June 18-24 has been named National Pollinator Week!
As we know, pollinators are vital to the success of our ecosystem but have faced challenges due to changing use of the landscape. Fields are getting larger, fence rows are disappearing and floral diversity is being eliminated with diminishing grasslands.
We face the same glaring concerns for upland birds.
The good news: it’s not too late to act. People are recognizing not only that something can be done, but that their effort is essential. The pollinator movement has become a hot topic because of its multiple benefits. If I told you that by planting and managing grassland fields you could aid in the survival of not only pollinators but other insects, songbirds, upland game birds, small game and fawns…would you do it? What about the value added by improved water quality, less soil erosion and more opportunity for recreation such as hunting…would you be more intrigued?
The other good news: 40,000 acres has been allocated for the Southern Michigan Pheasant and Monarch Recovery Program through USDA’s Conservation Reserve Program (CRP) State Acres for Wildlife Enhancement (SAFE). Until August 17, 2018 landowners in the 41 eligible counties can apply for funding to implement grassland habitat.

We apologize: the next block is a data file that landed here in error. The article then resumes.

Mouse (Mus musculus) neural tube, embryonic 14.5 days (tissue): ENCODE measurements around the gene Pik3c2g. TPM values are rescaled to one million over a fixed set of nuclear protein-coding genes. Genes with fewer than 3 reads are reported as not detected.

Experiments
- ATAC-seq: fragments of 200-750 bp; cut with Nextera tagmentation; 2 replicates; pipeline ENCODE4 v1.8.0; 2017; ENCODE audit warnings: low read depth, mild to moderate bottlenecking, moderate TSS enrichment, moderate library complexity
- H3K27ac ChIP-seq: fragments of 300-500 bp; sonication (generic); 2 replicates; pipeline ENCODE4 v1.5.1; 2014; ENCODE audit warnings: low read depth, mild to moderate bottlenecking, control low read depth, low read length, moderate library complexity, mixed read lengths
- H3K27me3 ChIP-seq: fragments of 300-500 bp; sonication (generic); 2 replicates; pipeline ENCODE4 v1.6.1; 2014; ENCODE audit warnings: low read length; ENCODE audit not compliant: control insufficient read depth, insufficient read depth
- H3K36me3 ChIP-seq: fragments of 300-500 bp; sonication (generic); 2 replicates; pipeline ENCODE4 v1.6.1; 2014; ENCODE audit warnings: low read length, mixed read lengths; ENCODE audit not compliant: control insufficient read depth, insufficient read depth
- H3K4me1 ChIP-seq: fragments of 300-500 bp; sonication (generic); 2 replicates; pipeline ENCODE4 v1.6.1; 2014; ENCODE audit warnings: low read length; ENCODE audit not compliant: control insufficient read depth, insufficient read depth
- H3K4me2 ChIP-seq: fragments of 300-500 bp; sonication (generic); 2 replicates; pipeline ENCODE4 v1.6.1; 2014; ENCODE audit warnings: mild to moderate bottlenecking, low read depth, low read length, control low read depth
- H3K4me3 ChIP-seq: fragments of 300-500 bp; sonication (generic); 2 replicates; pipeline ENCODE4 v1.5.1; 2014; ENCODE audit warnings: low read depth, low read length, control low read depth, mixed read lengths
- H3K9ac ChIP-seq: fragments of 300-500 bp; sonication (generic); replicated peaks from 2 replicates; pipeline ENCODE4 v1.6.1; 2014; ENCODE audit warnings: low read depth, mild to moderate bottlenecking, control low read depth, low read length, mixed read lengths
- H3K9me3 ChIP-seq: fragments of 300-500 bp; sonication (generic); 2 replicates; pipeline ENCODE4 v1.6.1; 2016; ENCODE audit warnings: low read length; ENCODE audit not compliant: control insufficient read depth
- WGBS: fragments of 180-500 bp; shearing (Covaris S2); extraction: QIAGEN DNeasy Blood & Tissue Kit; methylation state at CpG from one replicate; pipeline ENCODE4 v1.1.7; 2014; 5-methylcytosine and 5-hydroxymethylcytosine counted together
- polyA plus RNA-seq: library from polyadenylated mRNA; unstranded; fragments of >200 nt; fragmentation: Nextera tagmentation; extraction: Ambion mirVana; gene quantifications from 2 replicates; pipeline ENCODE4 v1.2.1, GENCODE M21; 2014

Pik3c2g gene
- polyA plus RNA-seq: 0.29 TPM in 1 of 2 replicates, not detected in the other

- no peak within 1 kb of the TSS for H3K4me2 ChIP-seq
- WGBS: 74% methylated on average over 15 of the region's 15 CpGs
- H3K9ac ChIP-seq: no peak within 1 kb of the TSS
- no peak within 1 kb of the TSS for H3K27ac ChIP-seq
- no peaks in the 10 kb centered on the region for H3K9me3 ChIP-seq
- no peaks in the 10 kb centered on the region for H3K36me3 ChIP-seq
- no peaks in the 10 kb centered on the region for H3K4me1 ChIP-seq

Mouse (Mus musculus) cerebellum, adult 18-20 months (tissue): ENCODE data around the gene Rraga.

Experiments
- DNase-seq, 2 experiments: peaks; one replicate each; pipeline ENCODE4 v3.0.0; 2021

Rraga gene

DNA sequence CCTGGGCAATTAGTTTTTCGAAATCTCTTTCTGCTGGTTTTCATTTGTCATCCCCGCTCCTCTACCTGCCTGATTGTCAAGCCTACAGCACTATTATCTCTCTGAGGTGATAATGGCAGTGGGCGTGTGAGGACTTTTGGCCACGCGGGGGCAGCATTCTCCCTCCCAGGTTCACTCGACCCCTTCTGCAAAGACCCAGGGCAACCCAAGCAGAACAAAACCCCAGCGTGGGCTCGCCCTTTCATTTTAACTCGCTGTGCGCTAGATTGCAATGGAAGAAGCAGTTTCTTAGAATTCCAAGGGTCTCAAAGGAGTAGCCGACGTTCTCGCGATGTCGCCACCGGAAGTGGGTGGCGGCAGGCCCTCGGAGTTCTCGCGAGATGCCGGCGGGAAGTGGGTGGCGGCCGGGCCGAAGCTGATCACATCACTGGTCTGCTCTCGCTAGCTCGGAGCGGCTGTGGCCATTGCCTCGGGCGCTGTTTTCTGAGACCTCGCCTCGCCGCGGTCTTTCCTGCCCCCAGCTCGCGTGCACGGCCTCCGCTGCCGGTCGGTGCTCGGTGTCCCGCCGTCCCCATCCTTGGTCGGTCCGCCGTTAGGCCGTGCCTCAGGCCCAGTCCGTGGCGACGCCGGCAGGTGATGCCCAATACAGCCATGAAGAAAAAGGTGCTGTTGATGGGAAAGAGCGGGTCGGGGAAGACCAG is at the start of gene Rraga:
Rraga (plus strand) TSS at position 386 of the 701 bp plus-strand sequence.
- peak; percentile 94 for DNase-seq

If you are interested in this program please contact your local USDA Service Center.
With the goal of quantifying habitat impacts in Michigan of managed grasslands, The Michigan Wildlife Cooperatives Program in partnership with the National Wildlife Federation has created a small habitat designation program. The program hopes to collect information from habitat managers so we can showcase the positive impact those areas are having in Michigan for pollinators.
The program criteria and designation process is simple and if accepted you will receive a Pollinator Habitat Designation sticker that can be placed on a cooperative sign, habitat sign or car window.
Michigan Wildlife Cooperatives work to enhance the working relationships between landowners and hunters with similar wildlife management goals. As the Cooperative Coordinator, I encourage you to reach out to your neighbors and talk to them about this information. If you are interested, they might be too.
One seed can grow a plant that will flourish; how many will that plant feed? Imagine what we can achieve when communities come together with a common goal. You are that one seed. Plant the idea of conservation in yourself and others. Show with action, not just with words. Collaborative conservation is the difference between making a change and hoping for a change to be made.
For information about what a wildlife cooperative is, how to start a cooperative or how to join one, please email me at firstname.lastname@example.org, calling 517-346-6454 or visit https://mucc.org/cooperatives/.